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Healthcare Recruiting and the Impact of COVID-19

As healthcare workers worldwide continue to bravely tackle the very real dangers of providing essential care during the COVID-19 pandemic, executives and talent leaders are waging their own battle in an effort to address the challenges arising on another critical healthcare front:

Sourcing and acquisition activities.

While it’s rather obvious at this stage in 2020 that COVID-19 has dramatically impacted the way we source and manage talent, healthcare is unique as an industry in that, while it consistently ranks as one of the fastest-growing sectors of the global economy (including a whopping 12 percent of the U.S. workforce), it is has been historically, even notoriously, difficult to attract and retain talent. Given that the pandemic has only further exacerbated this unique duality – for reasons we will discuss below – right now is as good a moment as any to take stock of the changes we are witnessing among our dedicated customer base of leading clinical organizations.

This article will provide a brief overview of current trends in the acquisition of healthcare talent.

Let’s take a look.

Recruiting Activities Go Virtual

Traditional healthcare recruiting is infamous for being a multi-step, time-consuming and rather archaic process. Depending on the role, pre-qualification, competency testing, behavior-based scenarios and laboratory skill examinations are often just the tip of the application iceberg. Credential checks, various levels of candidate screenings (i.e., criminal, civil, drug, etc.) and multiple rounds of interviews often require candidates to travel long distances in order to comply with the requirement of physical presence. And yet, with the rise of social and professional distancing in the aftermath of COVID-19, healthcare organizations have been forced to radically adjust their acquisition processes.

From virtual career fairs to video interviewing, healthcare organizations (including many of our clients) are scrambling to provide recruiters with the tools they need to effectively source, recruit and onboard in the current environment, and to do so at scale. With many talent acquisition departments wary of the prospect of reliving April and May’s unprecedented pipeline bottlenecks for frontline clinicians and essential care workers, we expect the current uncertainty to continue to encourage, and in some cases, compel, an industry-wide pivot towards virtual hiring technology and processes (i.e., a win-win in our opinion for both candidates and recruiters).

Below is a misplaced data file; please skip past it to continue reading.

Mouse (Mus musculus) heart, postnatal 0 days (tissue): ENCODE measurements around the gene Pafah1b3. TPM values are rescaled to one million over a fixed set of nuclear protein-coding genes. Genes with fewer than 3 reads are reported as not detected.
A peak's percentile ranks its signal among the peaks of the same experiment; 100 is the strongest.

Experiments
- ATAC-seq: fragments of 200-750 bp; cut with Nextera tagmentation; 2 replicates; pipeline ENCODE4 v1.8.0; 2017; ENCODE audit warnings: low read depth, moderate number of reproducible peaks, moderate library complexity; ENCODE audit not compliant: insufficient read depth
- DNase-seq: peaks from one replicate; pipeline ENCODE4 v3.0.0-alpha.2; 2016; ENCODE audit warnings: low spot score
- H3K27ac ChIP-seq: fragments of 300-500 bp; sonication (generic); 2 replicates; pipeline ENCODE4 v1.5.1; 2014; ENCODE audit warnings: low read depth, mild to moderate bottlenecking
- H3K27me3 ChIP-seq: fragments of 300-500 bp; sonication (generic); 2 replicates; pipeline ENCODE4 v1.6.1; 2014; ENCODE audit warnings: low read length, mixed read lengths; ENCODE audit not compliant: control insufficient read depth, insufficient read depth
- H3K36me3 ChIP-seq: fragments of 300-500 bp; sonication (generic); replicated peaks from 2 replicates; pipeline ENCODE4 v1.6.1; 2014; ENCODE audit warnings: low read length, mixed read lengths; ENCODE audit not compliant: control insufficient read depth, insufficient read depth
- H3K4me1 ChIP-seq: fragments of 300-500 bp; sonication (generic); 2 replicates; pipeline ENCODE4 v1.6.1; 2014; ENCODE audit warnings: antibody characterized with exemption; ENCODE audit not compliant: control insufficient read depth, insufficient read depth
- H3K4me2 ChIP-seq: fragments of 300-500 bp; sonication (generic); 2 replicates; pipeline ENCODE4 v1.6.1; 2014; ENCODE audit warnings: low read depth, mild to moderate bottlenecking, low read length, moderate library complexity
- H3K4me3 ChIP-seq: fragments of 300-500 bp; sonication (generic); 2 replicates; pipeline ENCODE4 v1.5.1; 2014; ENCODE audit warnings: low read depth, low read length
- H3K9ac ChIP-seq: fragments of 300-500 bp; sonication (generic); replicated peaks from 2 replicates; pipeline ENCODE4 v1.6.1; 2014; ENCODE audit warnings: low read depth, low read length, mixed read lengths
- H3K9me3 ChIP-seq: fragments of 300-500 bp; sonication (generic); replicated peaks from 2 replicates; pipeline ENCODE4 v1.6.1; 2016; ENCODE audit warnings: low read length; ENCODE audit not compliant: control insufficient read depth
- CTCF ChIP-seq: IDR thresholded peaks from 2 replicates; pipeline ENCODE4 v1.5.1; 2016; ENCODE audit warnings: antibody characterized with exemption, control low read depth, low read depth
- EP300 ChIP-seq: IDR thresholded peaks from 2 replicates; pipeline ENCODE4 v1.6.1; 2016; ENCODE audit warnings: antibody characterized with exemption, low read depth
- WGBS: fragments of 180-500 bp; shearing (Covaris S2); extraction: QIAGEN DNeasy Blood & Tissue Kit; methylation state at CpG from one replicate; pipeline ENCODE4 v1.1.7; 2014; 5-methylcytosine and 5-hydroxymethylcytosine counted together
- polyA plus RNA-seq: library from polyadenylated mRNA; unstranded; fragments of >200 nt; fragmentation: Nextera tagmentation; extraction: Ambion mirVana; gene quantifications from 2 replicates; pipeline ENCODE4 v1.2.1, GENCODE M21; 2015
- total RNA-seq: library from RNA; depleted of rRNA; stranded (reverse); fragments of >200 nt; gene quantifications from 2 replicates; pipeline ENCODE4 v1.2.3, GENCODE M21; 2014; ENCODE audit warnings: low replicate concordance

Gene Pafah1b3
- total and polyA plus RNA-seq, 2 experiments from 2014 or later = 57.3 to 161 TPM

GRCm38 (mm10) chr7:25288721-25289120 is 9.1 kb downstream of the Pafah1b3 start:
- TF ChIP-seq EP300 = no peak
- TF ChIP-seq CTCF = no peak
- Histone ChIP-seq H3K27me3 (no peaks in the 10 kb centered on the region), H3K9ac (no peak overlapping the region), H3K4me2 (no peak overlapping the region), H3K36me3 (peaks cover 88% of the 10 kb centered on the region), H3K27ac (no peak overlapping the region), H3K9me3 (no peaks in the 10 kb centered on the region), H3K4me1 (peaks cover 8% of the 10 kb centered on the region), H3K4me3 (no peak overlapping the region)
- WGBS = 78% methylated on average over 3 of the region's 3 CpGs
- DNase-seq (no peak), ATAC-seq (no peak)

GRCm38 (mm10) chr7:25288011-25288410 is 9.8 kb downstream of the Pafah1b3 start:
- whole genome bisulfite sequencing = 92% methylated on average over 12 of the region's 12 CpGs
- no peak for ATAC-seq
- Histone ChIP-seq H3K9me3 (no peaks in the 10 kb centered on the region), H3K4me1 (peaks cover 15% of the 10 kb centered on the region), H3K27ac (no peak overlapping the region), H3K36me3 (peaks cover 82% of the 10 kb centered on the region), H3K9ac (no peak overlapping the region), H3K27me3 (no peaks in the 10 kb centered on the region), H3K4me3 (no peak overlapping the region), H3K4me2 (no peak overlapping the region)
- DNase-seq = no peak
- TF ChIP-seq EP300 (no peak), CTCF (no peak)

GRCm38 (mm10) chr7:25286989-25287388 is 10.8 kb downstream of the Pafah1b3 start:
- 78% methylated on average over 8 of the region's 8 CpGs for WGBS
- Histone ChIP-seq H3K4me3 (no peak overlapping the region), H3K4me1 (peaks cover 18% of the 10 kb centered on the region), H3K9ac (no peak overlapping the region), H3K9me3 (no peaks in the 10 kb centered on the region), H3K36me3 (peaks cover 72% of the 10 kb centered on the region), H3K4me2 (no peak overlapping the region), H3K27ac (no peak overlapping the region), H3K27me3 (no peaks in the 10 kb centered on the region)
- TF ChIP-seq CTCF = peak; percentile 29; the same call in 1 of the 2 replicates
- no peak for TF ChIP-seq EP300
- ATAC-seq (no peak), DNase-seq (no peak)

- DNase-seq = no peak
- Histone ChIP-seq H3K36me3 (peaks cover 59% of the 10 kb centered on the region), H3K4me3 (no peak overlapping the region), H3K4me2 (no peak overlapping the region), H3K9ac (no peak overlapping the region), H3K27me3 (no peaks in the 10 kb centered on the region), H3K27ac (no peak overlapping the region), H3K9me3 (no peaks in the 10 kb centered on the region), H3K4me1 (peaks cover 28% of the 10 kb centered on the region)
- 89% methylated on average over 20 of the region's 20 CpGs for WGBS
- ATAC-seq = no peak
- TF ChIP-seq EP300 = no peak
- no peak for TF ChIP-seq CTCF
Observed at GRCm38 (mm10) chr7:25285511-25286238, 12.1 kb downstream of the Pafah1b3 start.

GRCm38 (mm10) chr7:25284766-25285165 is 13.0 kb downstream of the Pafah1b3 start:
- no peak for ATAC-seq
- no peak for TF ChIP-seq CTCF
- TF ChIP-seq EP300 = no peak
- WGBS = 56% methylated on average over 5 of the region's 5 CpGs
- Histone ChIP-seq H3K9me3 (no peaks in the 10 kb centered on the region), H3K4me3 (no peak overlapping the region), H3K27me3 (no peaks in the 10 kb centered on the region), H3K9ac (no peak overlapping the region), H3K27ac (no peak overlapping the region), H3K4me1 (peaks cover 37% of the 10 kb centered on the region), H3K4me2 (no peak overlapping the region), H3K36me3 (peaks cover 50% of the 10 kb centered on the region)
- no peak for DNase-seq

New Legislation Streamlines Hiring

As mentioned above, traditional healthcare recruiting timelines tend to be rather long and arduous affairs. A major component of the “slow as molasses” nature of sourcing activities is the fact that healthcare licensing tends to be state-specific. Under normal circumstances, for example, a resident nurse licensed to practice in New Jersey cannot simply cross the Ben Franklin Bridge and head to Pennsylvania for a new job without first complying with the state’s certification and licensing mandate. While some states overlap or have shared licensing conventions, most maintain location-specific hiring rules that restrict the flow of labor across state lines.

It was this overall lack of uniformity between states in the early days of the pandemic that greatly contributed to the fragmented and, in some cases, inadequate response efforts we witnessed on a national scale. Recognizing the need to expedite the hiring of frontline clinicians, many states have put forth legislation aimed at reducing hiring barriers and streamlining – at least temporarily – the cross-border acquisition and onboarding of healthcare professionals. As the world braces for a potential second wave of COVID-19, we anticipate further legislative/lobbying efforts aimed at accelerating cross-border healthcare hiring.